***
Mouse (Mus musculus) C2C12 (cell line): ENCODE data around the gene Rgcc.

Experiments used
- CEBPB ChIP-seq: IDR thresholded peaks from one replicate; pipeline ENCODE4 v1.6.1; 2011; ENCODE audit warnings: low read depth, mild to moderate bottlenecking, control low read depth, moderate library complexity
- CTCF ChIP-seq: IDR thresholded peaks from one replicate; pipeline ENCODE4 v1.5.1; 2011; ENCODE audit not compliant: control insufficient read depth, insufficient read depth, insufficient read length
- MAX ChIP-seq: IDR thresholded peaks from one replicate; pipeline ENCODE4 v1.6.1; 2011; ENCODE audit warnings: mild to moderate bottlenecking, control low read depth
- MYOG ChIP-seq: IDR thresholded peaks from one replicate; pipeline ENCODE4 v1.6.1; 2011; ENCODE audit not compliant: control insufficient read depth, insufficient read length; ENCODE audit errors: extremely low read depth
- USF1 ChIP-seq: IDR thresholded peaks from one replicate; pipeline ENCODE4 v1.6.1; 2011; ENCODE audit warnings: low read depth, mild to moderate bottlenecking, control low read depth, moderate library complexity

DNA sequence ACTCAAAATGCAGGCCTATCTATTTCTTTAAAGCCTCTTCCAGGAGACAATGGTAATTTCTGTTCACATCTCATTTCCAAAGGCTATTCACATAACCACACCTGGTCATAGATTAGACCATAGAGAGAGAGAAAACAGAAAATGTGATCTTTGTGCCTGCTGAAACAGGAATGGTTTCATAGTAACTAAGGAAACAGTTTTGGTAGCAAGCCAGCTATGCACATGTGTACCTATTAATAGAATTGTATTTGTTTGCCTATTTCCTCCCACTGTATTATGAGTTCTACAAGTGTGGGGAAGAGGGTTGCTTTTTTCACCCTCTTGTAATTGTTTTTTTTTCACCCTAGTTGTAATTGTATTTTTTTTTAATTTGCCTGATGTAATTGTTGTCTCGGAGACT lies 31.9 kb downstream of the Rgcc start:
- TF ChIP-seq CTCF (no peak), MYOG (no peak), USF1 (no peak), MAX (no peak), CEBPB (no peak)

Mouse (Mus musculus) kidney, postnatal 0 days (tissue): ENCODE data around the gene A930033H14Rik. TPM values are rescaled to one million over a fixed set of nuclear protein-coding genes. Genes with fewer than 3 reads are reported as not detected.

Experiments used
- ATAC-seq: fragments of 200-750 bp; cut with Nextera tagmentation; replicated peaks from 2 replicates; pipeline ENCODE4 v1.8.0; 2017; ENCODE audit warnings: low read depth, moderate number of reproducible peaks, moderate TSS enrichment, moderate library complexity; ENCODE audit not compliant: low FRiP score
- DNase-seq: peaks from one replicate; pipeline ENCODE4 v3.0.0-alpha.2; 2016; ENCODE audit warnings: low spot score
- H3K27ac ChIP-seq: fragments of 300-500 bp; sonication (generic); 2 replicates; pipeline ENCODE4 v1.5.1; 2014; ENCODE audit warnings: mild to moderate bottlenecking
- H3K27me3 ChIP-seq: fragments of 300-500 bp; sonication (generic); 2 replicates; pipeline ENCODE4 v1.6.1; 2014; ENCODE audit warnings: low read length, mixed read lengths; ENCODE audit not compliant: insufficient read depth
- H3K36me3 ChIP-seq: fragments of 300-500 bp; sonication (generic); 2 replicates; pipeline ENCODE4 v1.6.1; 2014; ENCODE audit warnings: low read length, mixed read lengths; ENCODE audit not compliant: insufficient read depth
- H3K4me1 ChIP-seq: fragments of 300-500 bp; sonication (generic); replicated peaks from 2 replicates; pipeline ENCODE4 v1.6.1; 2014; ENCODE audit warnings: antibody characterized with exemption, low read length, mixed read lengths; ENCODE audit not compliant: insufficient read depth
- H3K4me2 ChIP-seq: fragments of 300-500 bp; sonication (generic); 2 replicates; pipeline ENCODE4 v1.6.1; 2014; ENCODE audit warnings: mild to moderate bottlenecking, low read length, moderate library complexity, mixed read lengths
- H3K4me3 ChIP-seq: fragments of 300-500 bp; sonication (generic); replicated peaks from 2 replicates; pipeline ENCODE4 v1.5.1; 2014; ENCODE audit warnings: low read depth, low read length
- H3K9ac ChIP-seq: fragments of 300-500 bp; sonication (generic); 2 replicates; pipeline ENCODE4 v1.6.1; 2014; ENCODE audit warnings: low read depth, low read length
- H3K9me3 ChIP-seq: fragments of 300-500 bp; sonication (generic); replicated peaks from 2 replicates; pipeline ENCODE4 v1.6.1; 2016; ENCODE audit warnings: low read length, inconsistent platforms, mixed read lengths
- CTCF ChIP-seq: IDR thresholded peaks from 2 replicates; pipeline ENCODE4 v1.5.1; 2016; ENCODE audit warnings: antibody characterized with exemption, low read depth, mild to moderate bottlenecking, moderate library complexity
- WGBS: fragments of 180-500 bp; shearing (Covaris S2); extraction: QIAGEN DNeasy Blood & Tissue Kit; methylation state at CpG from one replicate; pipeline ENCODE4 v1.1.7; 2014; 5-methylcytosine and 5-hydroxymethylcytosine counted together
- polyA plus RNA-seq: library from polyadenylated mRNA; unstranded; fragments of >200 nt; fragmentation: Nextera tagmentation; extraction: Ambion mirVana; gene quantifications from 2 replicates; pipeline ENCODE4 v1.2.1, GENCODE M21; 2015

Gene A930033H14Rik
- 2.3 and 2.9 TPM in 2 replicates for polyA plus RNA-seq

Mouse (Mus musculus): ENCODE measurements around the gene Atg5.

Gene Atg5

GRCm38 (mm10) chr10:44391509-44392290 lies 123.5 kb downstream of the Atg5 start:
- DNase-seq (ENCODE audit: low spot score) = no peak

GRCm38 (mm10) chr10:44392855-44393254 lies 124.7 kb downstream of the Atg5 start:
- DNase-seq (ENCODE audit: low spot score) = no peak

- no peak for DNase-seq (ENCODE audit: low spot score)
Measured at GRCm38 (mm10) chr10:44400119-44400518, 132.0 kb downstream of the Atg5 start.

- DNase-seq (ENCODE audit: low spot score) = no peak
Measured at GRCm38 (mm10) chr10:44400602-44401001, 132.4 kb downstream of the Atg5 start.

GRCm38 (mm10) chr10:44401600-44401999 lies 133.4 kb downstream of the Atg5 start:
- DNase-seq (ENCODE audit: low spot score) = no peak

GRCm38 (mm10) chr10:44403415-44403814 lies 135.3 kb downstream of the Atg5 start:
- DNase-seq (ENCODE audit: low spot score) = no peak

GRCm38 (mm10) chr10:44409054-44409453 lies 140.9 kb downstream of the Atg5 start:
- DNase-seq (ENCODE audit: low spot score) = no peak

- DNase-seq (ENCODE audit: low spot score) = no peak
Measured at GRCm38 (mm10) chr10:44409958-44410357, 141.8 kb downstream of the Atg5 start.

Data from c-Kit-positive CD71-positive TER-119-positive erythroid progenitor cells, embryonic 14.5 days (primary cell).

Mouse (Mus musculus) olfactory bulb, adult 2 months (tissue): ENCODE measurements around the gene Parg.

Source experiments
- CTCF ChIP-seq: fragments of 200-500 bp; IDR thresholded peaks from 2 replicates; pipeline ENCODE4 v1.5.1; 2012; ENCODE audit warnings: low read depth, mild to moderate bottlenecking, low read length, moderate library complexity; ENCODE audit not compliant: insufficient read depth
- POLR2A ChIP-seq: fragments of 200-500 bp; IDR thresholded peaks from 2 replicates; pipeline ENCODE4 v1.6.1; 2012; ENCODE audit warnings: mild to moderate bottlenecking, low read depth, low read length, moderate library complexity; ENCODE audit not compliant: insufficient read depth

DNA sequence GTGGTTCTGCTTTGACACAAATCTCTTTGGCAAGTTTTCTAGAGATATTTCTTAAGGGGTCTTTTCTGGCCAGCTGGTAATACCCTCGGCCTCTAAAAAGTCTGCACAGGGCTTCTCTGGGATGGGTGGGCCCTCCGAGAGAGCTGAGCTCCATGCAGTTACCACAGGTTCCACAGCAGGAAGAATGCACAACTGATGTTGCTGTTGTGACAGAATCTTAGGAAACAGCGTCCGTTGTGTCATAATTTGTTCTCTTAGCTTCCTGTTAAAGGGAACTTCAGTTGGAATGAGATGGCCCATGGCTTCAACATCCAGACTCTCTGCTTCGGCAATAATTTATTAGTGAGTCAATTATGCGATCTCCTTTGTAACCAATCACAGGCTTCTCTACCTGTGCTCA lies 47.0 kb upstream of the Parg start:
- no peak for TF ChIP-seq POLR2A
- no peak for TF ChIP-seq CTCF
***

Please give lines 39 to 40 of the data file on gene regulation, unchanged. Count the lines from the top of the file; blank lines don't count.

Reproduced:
GRCm38 (mm10) chr10:44403415-44403814 lies 135.3 kb downstream of the Atg5 start:
- DNase-seq (ENCODE audit: low spot score) = no peak